1:12 These men are 1 dangerous reefs 2 at your love feasts, 3 feasting without reverence, 4 feeding only themselves. 5 They are 6 waterless 7 clouds, carried along by the winds; autumn trees without fruit 8 – twice dead, 9 uprooted;
8:1 Does not wisdom call out?
Does not understanding raise her voice?
17:2 “Son of man, offer a riddle, 11 and tell a parable to the house of Israel.
13:34 Jesus spoke all these things in parables to the crowds; he did not speak to them without a parable.
[1:12] 2 tn Though σπιλάδες (spilades) is frequently translated “blemishes” or “stains,” such is actually a translation of the Greek word σπίλοι (spiloi). The two words are quite similar, especially in their root or lexical forms (σπιλάς [spila"] and σπίλος [spilos] respectively). Some scholars have suggested that σπιλάδες in this context means the same thing as σπίλοι. But such could be the case only by a stretch of the imagination (see BDAG 938 s.v. σπιλάς for discussion). Others suggest that Jude’s spelling was in error (which also is doubtful). One reason for the tension is that in the parallel passage, 2 Pet 2:13, the term used is indeed σπίλος. And if either Jude used 2 Peter or 2 Peter used Jude, one would expect to see the same word. Jude, however, may have changed the wording for the sake of a subtle wordplay. The word σπιλάς was often used of a mere rock, though it normally was associated with a rock along the shore or one jutting out in the water. Thus, the false teachers would appear as “rocks” – as pillars in the community (cf. Matt 16:18; Gal 2:9), when in reality if a believer got too close to them his faith would get shipwrecked. Some suggest that σπιλάδες here means “hidden rocks.” Though this meaning is attested for the word, it is inappropriate in this context, since these false teachers are anything but hidden. They are dangerous because undiscerning folks get close to them, thinking they are rocks and pillars, when they are really dangerous reefs.
[1:12] 3 tc Several witnesses (A Cvid 1243 1846 al), influenced by the parallel in 2 Pet 2:13, read ἀπάταις (apatai", “deceptions”) for ἀγάπαις (agapai", “love-feasts”) in v. 12. However, ἀγάπαις has much stronger and earlier support and should therefore be considered original.
[1:12] sn The danger of the false teachers at the love feasts would be especially pernicious, for the love feasts of the early church involved the Lord’s Supper, worship, and instruction.
[1:12] 4 tn Or “fearlessly.” The term in this context, however, is decidedly negative. The implication is that these false teachers ate the Lord’s Supper without regarding the sanctity of the meal. Cf. 1 Cor 11:17-22.
[1:12] 5 tn Grk “shepherding themselves.” The verb ποιμαίνω (poimainw) means “shepherd, nurture [the flock].” But these men, rather than tending to the flock of God, nurture only themselves. They thus fall under the condemnation Paul uttered when writing to the Corinthians: “For when it comes time to eat [the Lord’s Supper,] each one goes ahead with his own meal” (1 Cor 11:21). Above all, the love-feast was intended to be a shared meal in which all ate and all felt welcome.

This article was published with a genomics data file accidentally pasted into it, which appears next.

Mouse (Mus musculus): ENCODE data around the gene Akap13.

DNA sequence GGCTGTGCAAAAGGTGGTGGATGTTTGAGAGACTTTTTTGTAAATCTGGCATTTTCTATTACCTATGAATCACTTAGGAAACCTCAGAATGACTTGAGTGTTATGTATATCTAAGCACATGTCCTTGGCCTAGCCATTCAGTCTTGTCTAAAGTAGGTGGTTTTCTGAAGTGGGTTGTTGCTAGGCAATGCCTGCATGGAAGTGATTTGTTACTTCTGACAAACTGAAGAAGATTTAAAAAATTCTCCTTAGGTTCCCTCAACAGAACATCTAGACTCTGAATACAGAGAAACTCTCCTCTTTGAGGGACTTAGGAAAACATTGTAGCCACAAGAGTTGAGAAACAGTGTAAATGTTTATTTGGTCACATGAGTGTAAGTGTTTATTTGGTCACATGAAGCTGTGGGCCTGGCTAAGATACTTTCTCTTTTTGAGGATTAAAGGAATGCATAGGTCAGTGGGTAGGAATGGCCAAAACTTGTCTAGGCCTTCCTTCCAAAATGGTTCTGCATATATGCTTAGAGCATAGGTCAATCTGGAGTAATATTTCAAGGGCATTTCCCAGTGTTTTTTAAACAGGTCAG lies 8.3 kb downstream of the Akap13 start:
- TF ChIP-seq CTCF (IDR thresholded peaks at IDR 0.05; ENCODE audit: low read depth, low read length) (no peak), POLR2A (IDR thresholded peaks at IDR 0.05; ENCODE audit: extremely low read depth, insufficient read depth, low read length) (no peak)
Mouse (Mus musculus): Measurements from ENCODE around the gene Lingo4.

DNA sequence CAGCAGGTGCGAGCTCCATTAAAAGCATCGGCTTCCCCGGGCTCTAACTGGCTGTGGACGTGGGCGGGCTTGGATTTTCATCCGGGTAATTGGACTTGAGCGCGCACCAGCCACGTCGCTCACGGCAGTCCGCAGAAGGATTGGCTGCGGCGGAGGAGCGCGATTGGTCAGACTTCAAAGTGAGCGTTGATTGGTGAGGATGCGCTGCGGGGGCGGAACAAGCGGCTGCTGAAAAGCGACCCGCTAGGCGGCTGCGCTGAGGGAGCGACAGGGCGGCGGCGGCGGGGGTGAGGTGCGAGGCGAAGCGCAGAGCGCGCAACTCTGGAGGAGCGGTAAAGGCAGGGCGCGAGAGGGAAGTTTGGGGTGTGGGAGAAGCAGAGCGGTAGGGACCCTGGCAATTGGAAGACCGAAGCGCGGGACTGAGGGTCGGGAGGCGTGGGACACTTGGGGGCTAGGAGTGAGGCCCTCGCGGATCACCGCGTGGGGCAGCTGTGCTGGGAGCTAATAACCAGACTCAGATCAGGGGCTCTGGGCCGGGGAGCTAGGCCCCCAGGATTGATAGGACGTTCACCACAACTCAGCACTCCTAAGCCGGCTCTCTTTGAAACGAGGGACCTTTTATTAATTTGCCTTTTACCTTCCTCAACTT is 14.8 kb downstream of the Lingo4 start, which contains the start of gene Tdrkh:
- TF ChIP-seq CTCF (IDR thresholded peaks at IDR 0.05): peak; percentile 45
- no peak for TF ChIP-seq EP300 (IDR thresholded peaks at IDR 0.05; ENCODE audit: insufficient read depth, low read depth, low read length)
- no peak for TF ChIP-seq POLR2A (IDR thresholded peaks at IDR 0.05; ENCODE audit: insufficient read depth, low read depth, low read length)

[1:12] 8 sn The imagery portraying the false teachers as autumn trees without fruit has to do with their lack of productivity. Recall the statement to the same effect by Jesus in Matt 7:16-20, in which false prophets will be known by their fruits. Like waterless clouds full of false hope, these trees do not yield any harvest even though it is expected.
[1:12] sn Twice dead probably has no relevance to the tree metaphor, but has great applicability to these false teachers. As in Rev 20:6, those who die twice are those who die physically and spiritually. The aphorism is true: “born once, die twice; born twice, die once” (cf. Rev 20:5; John 3, 11).
[8:1] 10 sn In this chapter wisdom is personified. In 1:20-33 wisdom proclaims her value, and in 3:19-26 wisdom is the agent of creation. Such a personification has affinities with the wisdom literature of the ancient Near East, and may have drawn on some of that literature, albeit with appropriate safeguards (Claudia V. Camp, Wisdom and the Feminine in the Book of Proverbs, 23-70). Wisdom in Proverbs 8, however, is not a deity like Egypt’s Ma`at or the Assyrian-Babylonian Ishtar. It is simply presented as if it were a self-conscious divine being distinct but subordinate to God; but in reality it is the personification of the attribute of wisdom displayed by God (R. B. Y. Scott, Proverbs, Ecclesiastes [AB], 69-72; and R. Marcus, “On Biblical Hypostases of Wisdom,” HUCA 23 [1950-1951]: 157-71). Many have equated wisdom in this chapter with Jesus Christ. This connection works only in so far as Jesus reveals the nature of the Father, just as Proverbs presents wisdom as an attribute of God. Jesus’ claims included wisdom (Matt 12:42) and a unique knowledge of God (Matt 11:25-27). He even personified wisdom in a way that was similar to Proverbs (Matt 11:19). Paul saw the fulfillment of wisdom in Christ (Col 1:15-20; 2:3) and affirmed that Christ became our wisdom in the crucifixion (1 Cor 1:24, 30). So this personification in Proverbs provides a solid foundation for the similar revelation of wisdom in Christ. But because wisdom is a creation of God in Proverbs 8, it is unlikely that wisdom here is to be identified with Jesus Christ. The chapter unfolds in three cycles: After an introduction (1-3), wisdom makes an invitation (4, 5) and explains that she is noble, just, and true (6-9); she then makes another invitation (10) and explains that she is valuable (11-21); and finally, she tells how she preceded and delights in creation (22-31) before concluding with the third invitation (32-36).